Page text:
Temptation we can escape


As I am flying out to spend the weekend with my awesome, amazing and beautiful girlfriend, Taylore... I asked a good friend, Brett Cain (y'all, he's an amazing author and you really should check out his books) to write a guest blog for me! Thanks so much, Brett!

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It is a great honor to write an entry in Matt’s stead. He is one of the greatest guys, and finest writers I know.
There hath no temptation taken you but such as is common to man: but God is faithful, who will not suffer you to be tempted above that ye are able; but will with the temptation also make a way to escape, that ye may be able to bear it. (1 Corinthians 10:13)
It really is that simple.
We can bear all temptation.
Simple, but not easy.
Certainly I have fallen short more times than I can or care to remember. But the Lord “cannot look upon sin with the least degree of allowance.” (Doctrine and Covenants 1:31)
Not because He has unreasonable expectations of us, not because He is looking to catch us doing something wrong, not because He is eager to punish. But because we have been given all the tools we need to avoid, escaped from, and resist temptation. We cannot say, “that temptation was more than I could bare.” We cannot say that someone else “made me do it”.
…I cannot tell you all the things whereby ye may commit sin; for there are divers ways and means, even so many that I cannot number them. (Mosiah 4:29)
Which sounds disheartening. You mean that there are innumerable ways to mess up? Certainly, yes.
But what is encouraging is there are only so many forms that temptations can come in.
Temptations and sins are separate.
Sin is when we give way to temptation.
If we do not allow ourselves to be overcome by temptation, then we are able to mitigate the damage. Like scattering the seeds from a dandelion. If you don’t disturb it, it’s contained. Have you ever seen a spider’s sack of eggs burst? That is what happens when we yield to temptation. Innumerable potential poisoners. But before hatching, it is a tiny and squashable foe indeed.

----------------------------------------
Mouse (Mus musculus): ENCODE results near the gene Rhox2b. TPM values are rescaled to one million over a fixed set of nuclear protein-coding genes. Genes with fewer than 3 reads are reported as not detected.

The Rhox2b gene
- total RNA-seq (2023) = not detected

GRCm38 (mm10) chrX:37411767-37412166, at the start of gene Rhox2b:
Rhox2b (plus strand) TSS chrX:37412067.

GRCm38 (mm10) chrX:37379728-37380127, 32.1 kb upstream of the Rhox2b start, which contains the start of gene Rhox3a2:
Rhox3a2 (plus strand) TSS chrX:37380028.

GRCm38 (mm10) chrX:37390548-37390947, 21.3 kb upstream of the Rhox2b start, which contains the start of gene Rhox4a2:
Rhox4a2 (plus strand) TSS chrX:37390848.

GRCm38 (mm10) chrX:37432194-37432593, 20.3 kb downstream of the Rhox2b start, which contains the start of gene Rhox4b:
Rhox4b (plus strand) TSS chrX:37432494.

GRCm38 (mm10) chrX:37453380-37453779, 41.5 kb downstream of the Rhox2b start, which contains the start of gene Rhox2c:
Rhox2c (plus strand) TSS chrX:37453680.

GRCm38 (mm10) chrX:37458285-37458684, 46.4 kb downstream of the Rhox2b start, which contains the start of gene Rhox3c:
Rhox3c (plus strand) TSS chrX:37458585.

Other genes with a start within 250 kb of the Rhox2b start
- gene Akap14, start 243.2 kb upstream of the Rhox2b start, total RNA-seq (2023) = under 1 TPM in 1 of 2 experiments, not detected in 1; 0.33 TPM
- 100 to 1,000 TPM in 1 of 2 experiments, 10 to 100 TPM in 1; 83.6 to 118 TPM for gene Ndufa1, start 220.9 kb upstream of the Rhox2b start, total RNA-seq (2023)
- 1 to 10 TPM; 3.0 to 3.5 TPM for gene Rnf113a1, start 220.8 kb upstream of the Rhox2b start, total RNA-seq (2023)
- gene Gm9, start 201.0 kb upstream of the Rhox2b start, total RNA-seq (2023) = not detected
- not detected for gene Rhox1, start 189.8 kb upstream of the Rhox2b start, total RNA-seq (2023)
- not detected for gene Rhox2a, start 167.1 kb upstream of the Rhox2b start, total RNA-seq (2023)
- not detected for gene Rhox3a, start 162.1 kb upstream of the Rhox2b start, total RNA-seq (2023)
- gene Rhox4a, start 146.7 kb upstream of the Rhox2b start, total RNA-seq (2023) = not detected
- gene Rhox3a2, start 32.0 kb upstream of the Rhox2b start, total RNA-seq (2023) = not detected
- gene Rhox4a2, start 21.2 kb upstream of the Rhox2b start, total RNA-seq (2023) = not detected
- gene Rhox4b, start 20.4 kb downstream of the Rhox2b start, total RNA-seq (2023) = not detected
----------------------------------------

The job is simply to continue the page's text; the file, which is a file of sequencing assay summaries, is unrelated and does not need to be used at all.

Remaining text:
President David O. McKay said that “every temptation that comes to you and me comes in one of three forms:
(1)A temptation of the appetite or passion;
(2)A yielding to pride, fashion, or vanity
(3)A desire for worldly riches or power and dominion over lands or earthly possession of men” (Teaching of Presidents of the Church: David O McKay [2003], 82).
Jesus Christ, our perfect exemplar, eschewed temptation expertly, and in a way we can all emulate. He cited scripture, which we can all do, by memorizing or “treasuring up in our minds the words of life”, we can recite these when faced with temptation.
Or better yet, we can simply open them up, on our phones even.
Christ also put into practice the self-denial, restraint, discipline, and patience that is required of all of us.
Elder Jeffrey R. Holland taught that when Satan tempted Jesus with bread that the invitation to sin was not in the eating. Certainly there is nothing wrong with eating. Rather the temptation was to satisfy a physical need the easy way, by “abuse of power and without a willingness to wait for the right time and the right way.”
Regarding the Law of Chastity, the temptation to break it is not that of physical intimacy. Physical intimacy is ordained of God. The temptation is to satisfy a passion without the bonds, guardrails, and commitment that comes with marriage. Instead, it is to do it “the easy way”. Without the work required to make a marriage strong and lasting.
Sex is a commodity that can be ill-gotten by “divers ways and means, even so many that I cannot number them.” (Mosiah 4:29)
The temptation isn’t having money. The temptation is stealing it, to get it quickly without having earned it.
The same goes for any temptation.
It is the easy way out.
 Elder Holland went on to teach that even the Son of God had to wait. When you find yourself tempted just hold up a hand, like a traffic cop, and say to yourself (or your tempter) “wait”. Mentally detach and tell yourself, “I do not like (or will not like) the way this action will make me feel.”
Discipline equals freedom.
Discipleship equals freedom.
 There is great power in self-denial.
The more you exercise it, the more power you have.
Say no to weakness.
Say no to the easy way.
Say no to yourself.
You are stronger than you think, and more importantly God is mightiest of all and He will not let you be tempted above that which you can crush.

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